The First Son, also the Commander of the Land Forces, Lt Gen Muhoozi Kainerugaba has said that veteran journalist, Andrew Mwenda has done nothing wrong by donning a UPDF uniform despite not being a soldier
“My bro Mwenda is part of the massive fan base that UPDF has because of the great work we do. They want to wear our uniforms, hold our guns and even pretend to fly our aircrafts. It means nothing,” Muhoozi tweeted.
Kainerugaba explained that people like Mwenda because of their love for the force, they sometimes get excited.
Mwenda came under fire last week following videos that made rounds on social media, where he was captured in a UPDF uniform as he sat in one of the country’s helicopters.
Mwenda who was very excited was seen greeting a number of UPDF soldiers including the chopper’s pilots as he donned the uniform.
The video caused debate on social media with many blaming the army for exhibiting double standards because it has previously arrested some people for being in possession of military wares like uniforms.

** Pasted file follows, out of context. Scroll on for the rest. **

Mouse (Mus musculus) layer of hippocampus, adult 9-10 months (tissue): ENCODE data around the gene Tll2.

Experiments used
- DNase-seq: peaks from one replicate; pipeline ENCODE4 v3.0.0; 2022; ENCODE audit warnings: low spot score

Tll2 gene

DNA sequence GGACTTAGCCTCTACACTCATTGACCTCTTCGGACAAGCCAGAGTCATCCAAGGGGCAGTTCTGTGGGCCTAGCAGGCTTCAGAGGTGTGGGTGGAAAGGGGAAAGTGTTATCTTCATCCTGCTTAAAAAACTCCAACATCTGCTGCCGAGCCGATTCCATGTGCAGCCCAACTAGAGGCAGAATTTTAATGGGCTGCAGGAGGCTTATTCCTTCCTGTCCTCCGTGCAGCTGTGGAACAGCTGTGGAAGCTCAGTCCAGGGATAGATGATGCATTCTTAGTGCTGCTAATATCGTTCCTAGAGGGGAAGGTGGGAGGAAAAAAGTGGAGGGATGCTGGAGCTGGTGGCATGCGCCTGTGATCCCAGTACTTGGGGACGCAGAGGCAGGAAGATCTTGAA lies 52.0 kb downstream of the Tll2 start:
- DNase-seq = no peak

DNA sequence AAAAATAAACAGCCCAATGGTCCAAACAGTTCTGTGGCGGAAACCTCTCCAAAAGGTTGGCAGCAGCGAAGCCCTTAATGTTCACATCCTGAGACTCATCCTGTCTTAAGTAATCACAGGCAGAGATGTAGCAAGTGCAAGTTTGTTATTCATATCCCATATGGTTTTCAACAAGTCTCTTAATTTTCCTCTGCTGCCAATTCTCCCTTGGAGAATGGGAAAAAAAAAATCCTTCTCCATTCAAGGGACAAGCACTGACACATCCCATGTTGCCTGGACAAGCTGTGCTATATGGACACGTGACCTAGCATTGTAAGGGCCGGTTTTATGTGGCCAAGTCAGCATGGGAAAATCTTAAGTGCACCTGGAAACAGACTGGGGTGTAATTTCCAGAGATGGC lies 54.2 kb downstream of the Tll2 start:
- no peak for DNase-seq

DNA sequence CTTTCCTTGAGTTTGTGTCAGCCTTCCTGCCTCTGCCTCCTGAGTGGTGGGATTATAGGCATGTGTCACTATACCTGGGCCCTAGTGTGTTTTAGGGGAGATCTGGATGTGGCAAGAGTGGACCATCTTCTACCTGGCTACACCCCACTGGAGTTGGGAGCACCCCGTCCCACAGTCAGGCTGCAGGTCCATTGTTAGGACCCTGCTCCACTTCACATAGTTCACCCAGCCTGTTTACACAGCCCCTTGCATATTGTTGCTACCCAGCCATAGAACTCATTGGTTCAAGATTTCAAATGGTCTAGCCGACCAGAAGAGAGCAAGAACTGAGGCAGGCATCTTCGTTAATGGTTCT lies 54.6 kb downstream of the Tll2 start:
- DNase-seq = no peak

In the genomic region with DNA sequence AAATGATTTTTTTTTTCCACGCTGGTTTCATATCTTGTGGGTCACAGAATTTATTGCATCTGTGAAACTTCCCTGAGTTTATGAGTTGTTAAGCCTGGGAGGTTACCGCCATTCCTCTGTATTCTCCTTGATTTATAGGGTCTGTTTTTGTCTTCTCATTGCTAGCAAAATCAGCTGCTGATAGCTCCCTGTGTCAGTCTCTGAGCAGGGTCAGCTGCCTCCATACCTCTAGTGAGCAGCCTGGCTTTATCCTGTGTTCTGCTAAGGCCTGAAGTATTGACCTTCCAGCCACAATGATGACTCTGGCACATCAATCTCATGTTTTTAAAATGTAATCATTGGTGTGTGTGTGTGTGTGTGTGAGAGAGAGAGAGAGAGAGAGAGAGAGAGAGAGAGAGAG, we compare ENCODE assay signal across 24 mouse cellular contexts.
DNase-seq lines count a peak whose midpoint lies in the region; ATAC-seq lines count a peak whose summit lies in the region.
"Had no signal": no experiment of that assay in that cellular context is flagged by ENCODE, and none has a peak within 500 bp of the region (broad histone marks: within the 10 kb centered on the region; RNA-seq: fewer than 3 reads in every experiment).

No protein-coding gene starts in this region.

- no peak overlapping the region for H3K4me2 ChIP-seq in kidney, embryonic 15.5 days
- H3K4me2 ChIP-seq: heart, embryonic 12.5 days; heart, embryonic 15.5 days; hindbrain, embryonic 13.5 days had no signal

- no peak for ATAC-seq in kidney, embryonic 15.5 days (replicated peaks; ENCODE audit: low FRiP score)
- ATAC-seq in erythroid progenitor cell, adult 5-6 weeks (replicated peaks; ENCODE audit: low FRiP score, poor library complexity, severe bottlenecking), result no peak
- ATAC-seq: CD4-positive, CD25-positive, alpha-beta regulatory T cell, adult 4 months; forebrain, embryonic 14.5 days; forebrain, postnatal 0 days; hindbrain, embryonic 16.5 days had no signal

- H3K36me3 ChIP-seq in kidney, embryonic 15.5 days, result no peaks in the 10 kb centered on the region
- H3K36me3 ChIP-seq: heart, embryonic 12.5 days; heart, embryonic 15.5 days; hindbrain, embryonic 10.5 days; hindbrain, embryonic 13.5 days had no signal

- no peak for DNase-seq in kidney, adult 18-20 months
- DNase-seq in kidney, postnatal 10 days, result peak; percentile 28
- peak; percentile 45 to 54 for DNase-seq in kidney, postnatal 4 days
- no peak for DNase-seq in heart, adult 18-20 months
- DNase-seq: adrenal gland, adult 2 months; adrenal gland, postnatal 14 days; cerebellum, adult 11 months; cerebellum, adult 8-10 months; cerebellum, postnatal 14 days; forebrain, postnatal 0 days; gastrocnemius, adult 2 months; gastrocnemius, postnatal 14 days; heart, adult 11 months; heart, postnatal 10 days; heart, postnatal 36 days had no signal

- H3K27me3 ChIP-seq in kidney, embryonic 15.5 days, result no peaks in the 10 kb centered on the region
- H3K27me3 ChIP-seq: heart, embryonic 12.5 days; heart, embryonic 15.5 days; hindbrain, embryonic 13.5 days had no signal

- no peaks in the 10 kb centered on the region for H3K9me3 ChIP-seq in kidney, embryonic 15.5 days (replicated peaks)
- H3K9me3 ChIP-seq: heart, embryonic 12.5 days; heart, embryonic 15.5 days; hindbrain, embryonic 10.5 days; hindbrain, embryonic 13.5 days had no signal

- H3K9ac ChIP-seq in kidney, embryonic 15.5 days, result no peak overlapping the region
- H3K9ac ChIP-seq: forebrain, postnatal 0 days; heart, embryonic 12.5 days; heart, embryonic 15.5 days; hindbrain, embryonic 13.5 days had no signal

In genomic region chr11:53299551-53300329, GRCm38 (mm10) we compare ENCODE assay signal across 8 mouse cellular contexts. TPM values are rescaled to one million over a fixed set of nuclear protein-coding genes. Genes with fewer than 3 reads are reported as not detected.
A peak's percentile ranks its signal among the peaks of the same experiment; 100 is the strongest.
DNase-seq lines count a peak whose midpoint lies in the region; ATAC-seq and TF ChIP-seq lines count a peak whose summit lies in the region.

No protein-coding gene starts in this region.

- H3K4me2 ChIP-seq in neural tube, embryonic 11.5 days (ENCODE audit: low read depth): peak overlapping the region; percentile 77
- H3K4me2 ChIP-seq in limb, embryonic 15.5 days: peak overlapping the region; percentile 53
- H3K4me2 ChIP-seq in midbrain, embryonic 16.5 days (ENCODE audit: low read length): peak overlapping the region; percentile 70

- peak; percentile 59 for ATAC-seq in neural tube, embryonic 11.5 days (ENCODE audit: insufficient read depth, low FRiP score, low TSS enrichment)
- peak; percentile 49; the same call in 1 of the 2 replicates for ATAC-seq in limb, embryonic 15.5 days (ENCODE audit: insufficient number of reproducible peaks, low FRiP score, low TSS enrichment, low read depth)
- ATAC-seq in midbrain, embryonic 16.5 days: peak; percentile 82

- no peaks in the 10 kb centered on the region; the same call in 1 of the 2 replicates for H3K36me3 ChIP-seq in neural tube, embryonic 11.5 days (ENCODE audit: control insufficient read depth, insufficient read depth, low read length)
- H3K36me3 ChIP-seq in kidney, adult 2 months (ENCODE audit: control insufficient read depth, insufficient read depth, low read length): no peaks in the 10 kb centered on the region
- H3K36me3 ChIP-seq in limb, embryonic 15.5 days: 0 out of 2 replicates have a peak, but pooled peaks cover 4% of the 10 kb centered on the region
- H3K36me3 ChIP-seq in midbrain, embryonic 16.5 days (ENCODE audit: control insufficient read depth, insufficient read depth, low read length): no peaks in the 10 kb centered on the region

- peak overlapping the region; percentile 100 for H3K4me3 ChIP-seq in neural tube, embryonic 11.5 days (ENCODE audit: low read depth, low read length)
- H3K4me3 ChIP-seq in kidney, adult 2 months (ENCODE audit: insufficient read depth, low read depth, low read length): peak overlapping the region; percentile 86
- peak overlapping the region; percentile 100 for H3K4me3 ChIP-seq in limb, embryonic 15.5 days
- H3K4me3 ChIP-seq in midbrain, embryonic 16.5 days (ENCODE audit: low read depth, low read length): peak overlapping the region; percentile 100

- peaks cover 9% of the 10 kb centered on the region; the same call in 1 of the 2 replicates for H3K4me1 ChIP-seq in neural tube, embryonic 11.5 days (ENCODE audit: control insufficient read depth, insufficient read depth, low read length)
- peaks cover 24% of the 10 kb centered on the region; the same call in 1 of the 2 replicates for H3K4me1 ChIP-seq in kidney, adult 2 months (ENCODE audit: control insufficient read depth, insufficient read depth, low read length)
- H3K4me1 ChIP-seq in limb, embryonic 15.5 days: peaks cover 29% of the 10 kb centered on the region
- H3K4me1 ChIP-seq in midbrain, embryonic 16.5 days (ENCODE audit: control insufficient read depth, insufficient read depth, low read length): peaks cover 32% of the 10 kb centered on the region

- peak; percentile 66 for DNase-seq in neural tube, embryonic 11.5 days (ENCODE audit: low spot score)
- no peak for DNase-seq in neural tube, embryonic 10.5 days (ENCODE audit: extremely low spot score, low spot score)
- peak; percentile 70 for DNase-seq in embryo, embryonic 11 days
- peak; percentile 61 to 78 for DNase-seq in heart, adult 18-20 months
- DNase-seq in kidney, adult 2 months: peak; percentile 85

The UPDF spokesperson, Brig Flavia Byekwaso said there are circumstances under which a civilian is allowed to put on a military uniform, adding the same could have happened during Mwenda’s case.
“I want to believe that Andrew(Mwenda) had prior permission. We must take cognisant of the fact that the law allows a civilian to don a military uniform. Article 160 of the UPDF Act talks about circumstances under which a civilian can put on a military uniform. I want the public to know this provision is there,”Byekwaso said.
Mwenda is a brother to UPDF Mountain Division and Operation Shujaa commander, Maj Gen Kayanja Muhanga.
Section 119 (1) of the UPDF Act 2005 stipulates that every person, not otherwise subject to military law and is found in unlawful possession of ( equipment ordinarily being the monopoly of the Defence Forces and other classified stores as prescribed, is subject to military law and can be tried in military courts as appropriate